Japan's Cabinet approved Friday a 107.60 trillion yen ($940 billion) draft budget for fiscal 2022, the largest ever, to finance measures against the coronavirus pandemic, swelling social security costs and record defense spending.
Compared to fiscal 2021's initial 106.61 trillion yen, the budget for the new fiscal year starting in April will be a record high for the 10th year in a row.
The largest policy spending component is social security, growing by around 440 billion yen to a record 36.27 trillion yen and accounting for more than a third of the overall budget, as the aging population continues to push up medical costs.
New state bonds worth 36.93 trillion yen will be issued, down from the fiscal 2021 initial budget's 43.60 trillion yen, but the government remains dependent on borrowing to fund its expenditures despite the country's worst fiscal health among major economies.
The budget includes 24.34 trillion yen in debt-servicing costs, up from 23.76 trillion yen a year ago.
"Although we should take all possible countermeasures against the pandemic for the time being, we need to address the structural problem of an imbalance between social security's public benefits and financial burdens, which Japan's finances have been facing," Finance Minister Shunichi Suzuki told a press conference.
"Finance is the basis for a nation's credibility," Suzuki added.
The government of Prime Minister Fumio Kishida expects a record-high tax revenue of 65.24 trillion yen, larger than 57.45 trillion yen originally projected for the current fiscal year when compiling the year's initial budget, as the government expects the domestic economy to continue recovering from a pandemic-triggered slump.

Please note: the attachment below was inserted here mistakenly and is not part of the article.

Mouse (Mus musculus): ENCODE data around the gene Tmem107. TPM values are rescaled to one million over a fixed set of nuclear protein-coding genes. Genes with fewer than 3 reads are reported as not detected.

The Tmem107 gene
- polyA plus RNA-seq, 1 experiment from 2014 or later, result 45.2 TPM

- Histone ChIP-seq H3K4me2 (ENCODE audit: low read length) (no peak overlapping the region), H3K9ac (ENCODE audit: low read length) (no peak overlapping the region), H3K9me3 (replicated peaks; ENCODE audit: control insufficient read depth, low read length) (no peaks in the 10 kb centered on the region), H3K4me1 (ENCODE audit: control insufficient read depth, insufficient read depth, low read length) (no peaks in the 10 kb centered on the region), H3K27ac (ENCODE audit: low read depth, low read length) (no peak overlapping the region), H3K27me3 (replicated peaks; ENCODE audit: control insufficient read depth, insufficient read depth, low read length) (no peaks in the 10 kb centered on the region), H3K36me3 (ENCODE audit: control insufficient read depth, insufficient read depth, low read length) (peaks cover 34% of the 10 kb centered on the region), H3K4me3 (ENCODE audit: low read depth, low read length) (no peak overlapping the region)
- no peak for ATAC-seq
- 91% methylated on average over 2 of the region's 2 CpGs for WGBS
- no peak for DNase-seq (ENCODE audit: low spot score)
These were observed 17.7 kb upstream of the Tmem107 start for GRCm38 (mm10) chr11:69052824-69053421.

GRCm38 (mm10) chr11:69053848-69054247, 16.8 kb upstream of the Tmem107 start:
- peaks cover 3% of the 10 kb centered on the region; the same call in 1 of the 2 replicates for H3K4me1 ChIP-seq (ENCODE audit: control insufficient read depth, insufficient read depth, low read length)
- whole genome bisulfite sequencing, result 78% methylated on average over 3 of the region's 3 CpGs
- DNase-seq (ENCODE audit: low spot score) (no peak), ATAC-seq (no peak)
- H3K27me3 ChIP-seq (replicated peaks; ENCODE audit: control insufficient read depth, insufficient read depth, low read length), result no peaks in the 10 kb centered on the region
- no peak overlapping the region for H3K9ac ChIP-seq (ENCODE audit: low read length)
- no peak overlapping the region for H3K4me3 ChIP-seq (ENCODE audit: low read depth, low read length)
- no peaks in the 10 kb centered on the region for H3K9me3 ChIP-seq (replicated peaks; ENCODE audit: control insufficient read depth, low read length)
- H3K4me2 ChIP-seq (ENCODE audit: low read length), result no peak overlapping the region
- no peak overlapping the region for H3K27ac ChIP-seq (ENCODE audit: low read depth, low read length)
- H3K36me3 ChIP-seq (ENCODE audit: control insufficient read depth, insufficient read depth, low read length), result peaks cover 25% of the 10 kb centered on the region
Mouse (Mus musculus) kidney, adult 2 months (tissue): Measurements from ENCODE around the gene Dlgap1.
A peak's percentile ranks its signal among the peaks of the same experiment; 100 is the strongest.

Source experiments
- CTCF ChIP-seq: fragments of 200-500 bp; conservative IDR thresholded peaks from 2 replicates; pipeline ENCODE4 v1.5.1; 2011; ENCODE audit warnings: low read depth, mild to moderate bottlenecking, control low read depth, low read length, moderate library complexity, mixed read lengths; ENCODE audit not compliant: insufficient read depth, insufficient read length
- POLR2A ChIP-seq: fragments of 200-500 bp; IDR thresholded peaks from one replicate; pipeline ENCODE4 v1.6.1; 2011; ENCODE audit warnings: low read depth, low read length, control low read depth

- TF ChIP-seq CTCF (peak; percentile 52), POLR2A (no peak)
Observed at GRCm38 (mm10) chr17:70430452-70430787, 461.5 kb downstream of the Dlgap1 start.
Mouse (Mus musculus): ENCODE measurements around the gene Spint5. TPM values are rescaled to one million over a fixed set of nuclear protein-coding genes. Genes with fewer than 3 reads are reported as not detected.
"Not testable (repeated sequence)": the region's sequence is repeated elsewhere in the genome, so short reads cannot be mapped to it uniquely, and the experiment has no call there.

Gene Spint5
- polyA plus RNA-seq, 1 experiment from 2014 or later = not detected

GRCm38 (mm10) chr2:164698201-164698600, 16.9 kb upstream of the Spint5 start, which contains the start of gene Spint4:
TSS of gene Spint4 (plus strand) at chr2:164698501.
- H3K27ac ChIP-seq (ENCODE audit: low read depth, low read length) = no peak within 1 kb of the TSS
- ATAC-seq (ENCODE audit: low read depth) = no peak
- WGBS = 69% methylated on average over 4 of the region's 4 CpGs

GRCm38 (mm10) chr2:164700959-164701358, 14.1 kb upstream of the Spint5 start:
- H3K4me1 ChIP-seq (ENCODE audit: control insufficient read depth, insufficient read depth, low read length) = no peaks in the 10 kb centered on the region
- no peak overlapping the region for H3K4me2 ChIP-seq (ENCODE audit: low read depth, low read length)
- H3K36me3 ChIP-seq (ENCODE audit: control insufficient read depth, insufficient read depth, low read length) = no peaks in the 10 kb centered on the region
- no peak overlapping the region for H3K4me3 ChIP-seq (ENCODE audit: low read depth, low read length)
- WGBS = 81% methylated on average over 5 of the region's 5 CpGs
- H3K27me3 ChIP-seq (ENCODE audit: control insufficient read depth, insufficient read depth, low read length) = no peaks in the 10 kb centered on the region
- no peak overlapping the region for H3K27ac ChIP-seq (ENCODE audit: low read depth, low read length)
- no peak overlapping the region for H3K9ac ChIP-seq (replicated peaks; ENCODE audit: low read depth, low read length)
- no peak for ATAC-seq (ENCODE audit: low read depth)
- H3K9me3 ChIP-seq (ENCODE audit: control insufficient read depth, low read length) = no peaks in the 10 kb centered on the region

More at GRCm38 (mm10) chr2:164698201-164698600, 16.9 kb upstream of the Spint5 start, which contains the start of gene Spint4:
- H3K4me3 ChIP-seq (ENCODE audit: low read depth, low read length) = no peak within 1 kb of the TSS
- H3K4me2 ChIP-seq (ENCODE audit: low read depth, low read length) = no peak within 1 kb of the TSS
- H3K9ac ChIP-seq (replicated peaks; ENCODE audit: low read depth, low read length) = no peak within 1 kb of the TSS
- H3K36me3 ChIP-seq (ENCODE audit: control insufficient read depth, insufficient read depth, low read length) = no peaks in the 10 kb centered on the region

Supported by better-than-expected corporate profits so far despite repeated resurgences of virus infections, the tax revenue estimate for fiscal 2021 was later upwardly revised to 63.88 trillion yen when a supplementary budget was drawn up earlier this month to finance the government's latest economic stimulus package.
Kishida's administration will submit the draft budget to an ordinary Diet session expected to be convened on Jan. 17, aiming to have it enacted by the end of March.
Defense outlays will rise to the largest-ever amount of 5.40 trillion yen, a record high for the eighth successive year, reflecting Japan's efforts to promote development of new technologies and enhance capabilities in new security domains such as cyberspace and outer space in the face of China's assertiveness and North Korea's missile threats.
The national security costs include 291.10 billion yen of research and development expenditures such as a next-generation fighter jet development, rising 1.1 percent from the previous year and up for the 10th consecutive year.
The government will set aside 5 trillion yen as a reserve fund for future responses to the pandemic, the same amount appropriated for the current fiscal year. The funds can be spent without Diet approval.
The number of new COVID-19 cases has stayed low in Japan after dropping sharply in late August on the back of progress in vaccinations, but the country is bracing for another virus resurgence as more cases of community infections of the Omicron variant have been reported in western Japan and daily cases have shown gradual increases in Tokyo recently.
Using the reserve fund, the government will "prepare for unexpected changes of situation including infection spread triggered by virus variants," a Finance Ministry official said.
The government debt is expected to grow to 1,026.50 trillion yen by the end of fiscal 2022, topping the 1,000 trillion yen threshold for the first time, compared to an estimated 990.30 trillion yen at the end of fiscal 2021.
The government has maintained the goal of bringing its primary balance -- tax revenue minus expenses other than debt-servicing costs -- into the black by fiscal 2025, but a primary deficit of 13.05 trillion yen is expected for fiscal 2022, improving from the 20.36 trillion yen deficit under the fiscal 2021 initial budget.
Suzuki said the goal does "not need to be reviewed at this point."